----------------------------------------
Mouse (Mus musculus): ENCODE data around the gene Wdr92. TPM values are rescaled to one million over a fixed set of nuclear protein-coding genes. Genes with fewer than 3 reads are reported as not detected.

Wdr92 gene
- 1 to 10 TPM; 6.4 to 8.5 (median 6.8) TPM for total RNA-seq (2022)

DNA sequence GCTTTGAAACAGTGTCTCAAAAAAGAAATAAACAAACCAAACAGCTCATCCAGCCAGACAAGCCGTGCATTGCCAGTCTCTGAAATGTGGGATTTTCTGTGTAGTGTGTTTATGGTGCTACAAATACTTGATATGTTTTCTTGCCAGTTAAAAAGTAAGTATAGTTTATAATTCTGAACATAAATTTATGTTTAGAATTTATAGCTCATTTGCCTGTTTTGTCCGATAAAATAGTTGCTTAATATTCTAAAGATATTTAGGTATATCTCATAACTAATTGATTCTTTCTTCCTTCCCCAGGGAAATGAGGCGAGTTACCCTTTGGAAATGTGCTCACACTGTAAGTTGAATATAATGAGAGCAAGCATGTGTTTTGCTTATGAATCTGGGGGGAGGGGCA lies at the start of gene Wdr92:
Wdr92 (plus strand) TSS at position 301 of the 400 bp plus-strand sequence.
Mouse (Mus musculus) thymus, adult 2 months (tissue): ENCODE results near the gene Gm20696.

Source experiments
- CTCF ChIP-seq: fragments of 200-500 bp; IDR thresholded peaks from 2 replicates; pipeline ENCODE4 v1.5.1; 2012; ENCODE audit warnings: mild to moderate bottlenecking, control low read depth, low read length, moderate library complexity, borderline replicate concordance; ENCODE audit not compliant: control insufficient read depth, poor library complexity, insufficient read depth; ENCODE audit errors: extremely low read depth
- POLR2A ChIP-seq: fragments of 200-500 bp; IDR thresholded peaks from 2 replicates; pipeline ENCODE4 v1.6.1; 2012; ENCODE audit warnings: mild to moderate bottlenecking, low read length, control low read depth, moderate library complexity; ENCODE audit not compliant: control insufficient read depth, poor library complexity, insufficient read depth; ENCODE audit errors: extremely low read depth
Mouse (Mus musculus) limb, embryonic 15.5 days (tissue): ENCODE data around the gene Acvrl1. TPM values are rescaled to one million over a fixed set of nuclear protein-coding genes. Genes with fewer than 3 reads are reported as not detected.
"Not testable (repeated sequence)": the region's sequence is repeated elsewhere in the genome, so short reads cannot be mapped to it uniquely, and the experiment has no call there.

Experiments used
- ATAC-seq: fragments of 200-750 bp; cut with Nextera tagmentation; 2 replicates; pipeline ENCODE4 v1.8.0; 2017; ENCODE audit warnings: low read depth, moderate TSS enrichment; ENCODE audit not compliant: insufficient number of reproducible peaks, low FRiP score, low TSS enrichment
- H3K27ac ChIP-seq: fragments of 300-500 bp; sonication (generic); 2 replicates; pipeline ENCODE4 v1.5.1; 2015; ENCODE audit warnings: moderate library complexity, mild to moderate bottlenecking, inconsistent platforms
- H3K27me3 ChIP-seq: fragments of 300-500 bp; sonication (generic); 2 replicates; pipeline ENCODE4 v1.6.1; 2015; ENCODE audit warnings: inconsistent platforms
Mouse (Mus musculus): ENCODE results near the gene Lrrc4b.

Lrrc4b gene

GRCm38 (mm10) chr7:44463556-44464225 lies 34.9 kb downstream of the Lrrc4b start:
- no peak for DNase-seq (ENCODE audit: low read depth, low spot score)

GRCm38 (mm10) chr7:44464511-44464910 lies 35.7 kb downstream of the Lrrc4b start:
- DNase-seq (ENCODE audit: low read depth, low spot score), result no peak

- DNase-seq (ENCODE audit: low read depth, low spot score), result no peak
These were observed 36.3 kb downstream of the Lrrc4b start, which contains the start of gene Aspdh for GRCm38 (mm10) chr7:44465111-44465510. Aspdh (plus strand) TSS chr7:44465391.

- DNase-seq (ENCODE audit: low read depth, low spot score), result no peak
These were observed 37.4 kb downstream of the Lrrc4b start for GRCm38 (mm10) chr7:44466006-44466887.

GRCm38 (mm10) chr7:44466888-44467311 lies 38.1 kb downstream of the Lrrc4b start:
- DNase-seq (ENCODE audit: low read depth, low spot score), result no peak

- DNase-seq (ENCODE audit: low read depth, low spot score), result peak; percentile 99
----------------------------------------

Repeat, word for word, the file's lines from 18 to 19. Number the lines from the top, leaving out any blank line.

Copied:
GRCm38 (mm10) chr7:44463556-44464225 lies 34.9 kb downstream of the Lrrc4b start:
- no peak for DNase-seq (ENCODE audit: low read depth, low spot score)